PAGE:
This is masterful, vivid, and powerful. The very distinctive language of the American soldier in Vietnam - part battlefield stress, part drug addlement, part military slang, and all insubordination - is wonderfully, distractingly, on display here. I shake my head in wonder. This is one to definitely take up. Most definitely.
I must say that the Amazon review profile is one of the most unusual I've ever seen, an almost reverse bell curve. Readers either love it or hate it, which is somewhat surprising, because I really found it relatively easy to read and can't imagine what would impel anyone to give it a one or two star rating.
In any event, the novel centers on the Vietnam War, however very little actual fighting is mentioned. Instead, intrigue by the CIA and various other intelligence agencies provide the basis for the story, which follows several disparate plot lines, some of which never seem to intersect.
I've seen references to Apocolypse Now and the novel is deeply influenced by the character of Colonel Francis X. Sands, an old line CIA operative who has gone renegade and surrounded himself with accolytes to do his bidding. To these accolytes, Sands is a demi-god, much in the mold of Colonel Kurtz. Sands's nephew, Skip, is the primary character in the story. His interaction with the various other characters and the establishment's efforts to reign in "the Colonel" are what tie the novel together.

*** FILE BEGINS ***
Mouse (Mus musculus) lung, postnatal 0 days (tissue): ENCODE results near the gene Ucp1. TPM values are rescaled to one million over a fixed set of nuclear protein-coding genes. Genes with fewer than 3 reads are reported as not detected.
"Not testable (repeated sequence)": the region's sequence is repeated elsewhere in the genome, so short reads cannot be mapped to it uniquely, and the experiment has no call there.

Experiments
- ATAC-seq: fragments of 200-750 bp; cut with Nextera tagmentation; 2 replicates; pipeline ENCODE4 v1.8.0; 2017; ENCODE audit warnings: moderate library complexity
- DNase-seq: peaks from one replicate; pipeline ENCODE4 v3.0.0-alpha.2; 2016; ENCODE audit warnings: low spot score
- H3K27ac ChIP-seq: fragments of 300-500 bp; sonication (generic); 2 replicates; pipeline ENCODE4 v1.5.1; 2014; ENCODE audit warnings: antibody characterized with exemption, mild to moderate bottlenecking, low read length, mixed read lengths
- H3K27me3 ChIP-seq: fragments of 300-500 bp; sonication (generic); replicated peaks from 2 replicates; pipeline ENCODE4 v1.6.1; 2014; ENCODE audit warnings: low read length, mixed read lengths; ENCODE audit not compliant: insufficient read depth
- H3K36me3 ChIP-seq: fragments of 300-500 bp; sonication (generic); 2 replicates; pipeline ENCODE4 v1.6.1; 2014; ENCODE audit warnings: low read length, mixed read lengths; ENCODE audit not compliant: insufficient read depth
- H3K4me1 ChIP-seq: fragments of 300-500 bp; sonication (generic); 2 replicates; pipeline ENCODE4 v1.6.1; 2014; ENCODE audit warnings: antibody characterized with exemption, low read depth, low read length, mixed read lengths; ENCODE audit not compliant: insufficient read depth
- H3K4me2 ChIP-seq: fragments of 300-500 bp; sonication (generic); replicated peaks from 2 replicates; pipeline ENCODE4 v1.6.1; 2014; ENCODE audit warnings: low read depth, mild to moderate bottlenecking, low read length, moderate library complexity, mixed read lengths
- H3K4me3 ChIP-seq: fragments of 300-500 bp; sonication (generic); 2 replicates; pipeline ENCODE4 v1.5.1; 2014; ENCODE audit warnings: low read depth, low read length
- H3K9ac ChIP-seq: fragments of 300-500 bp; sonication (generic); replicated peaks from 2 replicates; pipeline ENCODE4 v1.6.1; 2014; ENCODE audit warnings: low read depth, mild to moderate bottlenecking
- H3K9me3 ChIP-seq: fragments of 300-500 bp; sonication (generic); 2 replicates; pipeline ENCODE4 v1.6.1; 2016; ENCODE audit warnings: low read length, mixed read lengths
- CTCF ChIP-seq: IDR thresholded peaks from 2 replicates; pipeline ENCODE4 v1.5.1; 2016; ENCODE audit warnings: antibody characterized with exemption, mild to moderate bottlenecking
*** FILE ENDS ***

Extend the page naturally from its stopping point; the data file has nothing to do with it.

At 614 pages of small typed, full pages, this is a relatively long book, at times in need of editing, in my opinion. There are a couple of story lines that don't seem to go anywhere, primarily those of Kathy Jones (I guess every book needs a love interest) and the brothers from Arizona, that while very entertaining don't seem to have any relevance to the story other than to interject the ugly, seedy world of the front line grunt.
I've got to think that there is an outstanding 500 page novel somewhere in this book, but the periods of pretentious, dense prose (thankfully few and far between) and the filler material drags it down below the highest standard. A very worthwhile read nonetheless.
Everything is accomplished in this book. The Vietnam War is approached from a variety of angles--infantry, tunnel rat, South Vietnamese fighter pilot, North Vietnamese agent, CIA operative, outsourced assassin--to attempt to give a complete picture of a convoluted epoch in world history. Going further, Johnson successfully ties these threads into a highly arresting narrative. And even further, the narrative is bursting with philosophy about what the War meant. The phrase "Tree of Smoke" is more than just a catchy title, etc.
'Tree of Smoke' contains a jarringly realistic vision of what it means when the front line catches up to you.